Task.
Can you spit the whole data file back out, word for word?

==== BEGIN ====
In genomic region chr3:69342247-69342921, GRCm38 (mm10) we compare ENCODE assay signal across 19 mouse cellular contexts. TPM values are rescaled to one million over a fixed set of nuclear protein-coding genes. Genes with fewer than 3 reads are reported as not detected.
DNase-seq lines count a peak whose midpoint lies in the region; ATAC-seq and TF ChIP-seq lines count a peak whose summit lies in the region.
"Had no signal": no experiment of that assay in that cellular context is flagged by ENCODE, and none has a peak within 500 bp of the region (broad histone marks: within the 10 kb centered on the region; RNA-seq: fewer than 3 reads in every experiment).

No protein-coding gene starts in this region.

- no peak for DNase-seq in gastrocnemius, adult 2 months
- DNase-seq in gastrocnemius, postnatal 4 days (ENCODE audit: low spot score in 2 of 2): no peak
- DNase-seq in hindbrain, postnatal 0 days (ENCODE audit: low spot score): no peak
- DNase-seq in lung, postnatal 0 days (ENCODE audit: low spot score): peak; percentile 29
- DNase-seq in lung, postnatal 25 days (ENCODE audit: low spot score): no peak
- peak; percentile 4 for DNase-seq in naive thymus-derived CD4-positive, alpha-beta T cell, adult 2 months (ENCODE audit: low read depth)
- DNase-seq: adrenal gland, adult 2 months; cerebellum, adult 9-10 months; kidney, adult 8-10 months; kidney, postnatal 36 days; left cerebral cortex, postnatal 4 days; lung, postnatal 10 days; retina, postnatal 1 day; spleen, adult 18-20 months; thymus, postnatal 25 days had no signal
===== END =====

In genomic region chr3:69342247-69342921, GRCm38 (mm10) we compare ENCODE assay signal across 19 mouse cellular contexts. TPM values are rescaled to one million over a fixed set of nuclear protein-coding genes. Genes with fewer than 3 reads are reported as not detected.
DNase-seq lines count a peak whose midpoint lies in the region; ATAC-seq and TF ChIP-seq lines count a peak whose summit lies in the region.
"Had no signal": no experiment of that assay in that cellular context is flagged by ENCODE, and none has a peak within 500 bp of the region (broad histone marks: within the 10 kb centered on the region; RNA-seq: fewer than 3 reads in every experiment).

No protein-coding gene starts in this region.

- no peak for DNase-seq in gastrocnemius, adult 2 months
- DNase-seq in gastrocnemius, postnatal 4 days (ENCODE audit: low spot score in 2 of 2): no peak
- DNase-seq in hindbrain, postnatal 0 days (ENCODE audit: low spot score): no peak
- DNase-seq in lung, postnatal 0 days (ENCODE audit: low spot score): peak; percentile 29
- DNase-seq in lung, postnatal 25 days (ENCODE audit: low spot score): no peak
- peak; percentile 4 for DNase-seq in naive thymus-derived CD4-positive, alpha-beta T cell, adult 2 months (ENCODE audit: low read depth)
- DNase-seq: adrenal gland, adult 2 months; cerebellum, adult 9-10 months; kidney, adult 8-10 months; kidney, postnatal 36 days; left cerebral cortex, postnatal 4 days; lung, postnatal 10 days; retina, postnatal 1 day; spleen, adult 18-20 months; thymus, postnatal 25 days had no signal